Imagine being given a gift so extravagant by your parents, that it took them decades to make. It’s a tapestry. Beautifully woven. A masterpiece. It’s almost impossible to take it all in. The colors are vibrant, hand dyed. The fiber spun from sheep they raised. It’s covered in plants, animals, fish, birds. You see they’ve woven in your family, your friends. Somehow, they’ve managed to weave in love.
They bring it to you, and they say, “We made this for you. It’s yours to take care of. It’s one of the greatest gifts we could give to you.” With teary eyes, and humble smiles, they hug you, and then they go back to Cleveland. (Your parents live in Cleveland in this story.)
For a while, you hang the tapestry on the wall. You get special lighting that will highlight the beauty of the weaving, without damaging it. You show it to everyone who comes over. You call your parents nightly, still in awe, to thank them again and again.
But then one day you’re cold, and your blankets are all dirty, and your parents did tell you that the tapestry was yours now, so you pull it down, and you curl under it. It’s warm, comforting, so much more useful this way. You leave it on the couch.
You stop telling Baxter it’s not his blanket. (In this story you have a dog named Baxter.) You wipe greasy, popcorn hands on it when you’re wholly engaged in a movie. It’s the best blanket you’ve ever owned. You haven’t told your parents how much you appreciate it in months.
Years later, Ann comes to visit. (Ann is your friend who has been working at a museum in Europe in tapestry restoration.) You haven’t seen Ann in so long! You’ve missed her. You pick her up from the airport, you chat, you laugh, she tells you about the time she tripped in front of the Prime Minister while showing him something she was working on, you tell her about Baxter.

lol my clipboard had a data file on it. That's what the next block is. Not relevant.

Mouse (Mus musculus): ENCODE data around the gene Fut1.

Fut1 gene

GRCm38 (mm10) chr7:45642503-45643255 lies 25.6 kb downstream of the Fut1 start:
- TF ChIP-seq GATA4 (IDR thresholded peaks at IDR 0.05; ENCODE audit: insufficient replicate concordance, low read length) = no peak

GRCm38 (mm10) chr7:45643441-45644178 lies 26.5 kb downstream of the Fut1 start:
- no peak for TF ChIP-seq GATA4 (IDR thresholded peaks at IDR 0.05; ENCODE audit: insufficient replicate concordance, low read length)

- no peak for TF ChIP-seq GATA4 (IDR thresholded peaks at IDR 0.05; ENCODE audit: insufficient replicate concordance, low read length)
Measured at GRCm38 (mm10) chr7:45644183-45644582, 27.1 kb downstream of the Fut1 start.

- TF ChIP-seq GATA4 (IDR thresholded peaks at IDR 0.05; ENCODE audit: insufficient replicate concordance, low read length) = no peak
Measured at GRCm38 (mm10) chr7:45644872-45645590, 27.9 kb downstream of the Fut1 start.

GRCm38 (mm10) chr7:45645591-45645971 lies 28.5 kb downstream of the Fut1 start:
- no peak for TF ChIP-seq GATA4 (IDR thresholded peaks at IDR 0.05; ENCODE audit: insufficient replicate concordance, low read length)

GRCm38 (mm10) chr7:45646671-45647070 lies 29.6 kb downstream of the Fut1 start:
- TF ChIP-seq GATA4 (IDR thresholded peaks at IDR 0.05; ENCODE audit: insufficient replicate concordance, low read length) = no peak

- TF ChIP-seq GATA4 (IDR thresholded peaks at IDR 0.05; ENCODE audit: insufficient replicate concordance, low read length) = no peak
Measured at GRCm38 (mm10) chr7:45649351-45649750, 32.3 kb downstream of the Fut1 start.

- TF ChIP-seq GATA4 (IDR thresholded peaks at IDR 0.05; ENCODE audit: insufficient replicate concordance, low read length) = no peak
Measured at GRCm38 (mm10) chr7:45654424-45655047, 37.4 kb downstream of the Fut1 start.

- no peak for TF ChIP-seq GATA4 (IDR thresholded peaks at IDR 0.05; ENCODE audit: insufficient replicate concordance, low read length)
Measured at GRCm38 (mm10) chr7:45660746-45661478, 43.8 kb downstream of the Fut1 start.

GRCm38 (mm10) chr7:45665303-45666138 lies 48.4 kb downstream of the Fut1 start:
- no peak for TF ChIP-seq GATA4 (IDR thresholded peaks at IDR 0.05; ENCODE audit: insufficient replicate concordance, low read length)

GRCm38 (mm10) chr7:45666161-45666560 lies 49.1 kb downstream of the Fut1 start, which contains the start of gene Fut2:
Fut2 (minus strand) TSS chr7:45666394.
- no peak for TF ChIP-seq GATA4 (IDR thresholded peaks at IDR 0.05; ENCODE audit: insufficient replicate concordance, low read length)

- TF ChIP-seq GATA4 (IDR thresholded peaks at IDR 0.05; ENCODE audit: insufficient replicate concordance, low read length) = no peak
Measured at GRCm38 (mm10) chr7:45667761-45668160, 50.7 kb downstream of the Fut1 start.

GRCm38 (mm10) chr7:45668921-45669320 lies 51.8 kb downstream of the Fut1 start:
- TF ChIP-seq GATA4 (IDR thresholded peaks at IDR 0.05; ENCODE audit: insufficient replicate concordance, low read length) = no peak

When you get to your house, the first thing Ann says is, “Where’s the tapestry your parents made you?” You glance at the empty spot on the wall that you see her looking at. “Oh,” you say, “It’s really warm. It’s on the couch.” Ann doesn’t respond.
Later the two of you are watching a favorite talk show, and you notice her looking closely at the tapestry you’re both curled under. “You know,” she says, “If you took this in now, they could tighten up the weave, it’s getting loose. They could also help unmuddy the colors where the oils from your skin have worked their way in, and remove some of these stains.” You nod, and smile.
When she leaves, Ann hands you a card with the name of a friend who lives close by. They are an expert in tapestry restoration. She met them in college. As soon as she’s gone, you throw the card in your junk drawer.
You die. (I’m sorry. It happens to all of us eventually.) Your family comes to pack up your things, and they come across the tapestry. It holds none of the glory it used to. No vibrant colors. It’s hard to make out the images. “What do I do with this?” It’s your granddaughter asking. “Oh, that old thing?” Your son shrugs. “Just toss it out. There’s nothing we can do for it at this point.” Your granddaughter is sad, she’s seen pictures of it in its prime, unsullied, untorn. She decides to take it home.
She lovingly lays what is left of the precious gift her great-grandparents made out on the table. She remembers Ann. You took her to visit once when Ann was living in Venice. (You’ve went to Venice! I’m so jealous.) She wonders if Ann is still alive. After some research, she finds a phone number and gives her a call. The phone rings, and rings, and rings. An old, frail voice finally answers. “Ann? You probably don’t remember me, but you were friends with my grandmother, I have this old tapestry of hers, it’s in bad shape, but I was wondering if you could help me fix it…”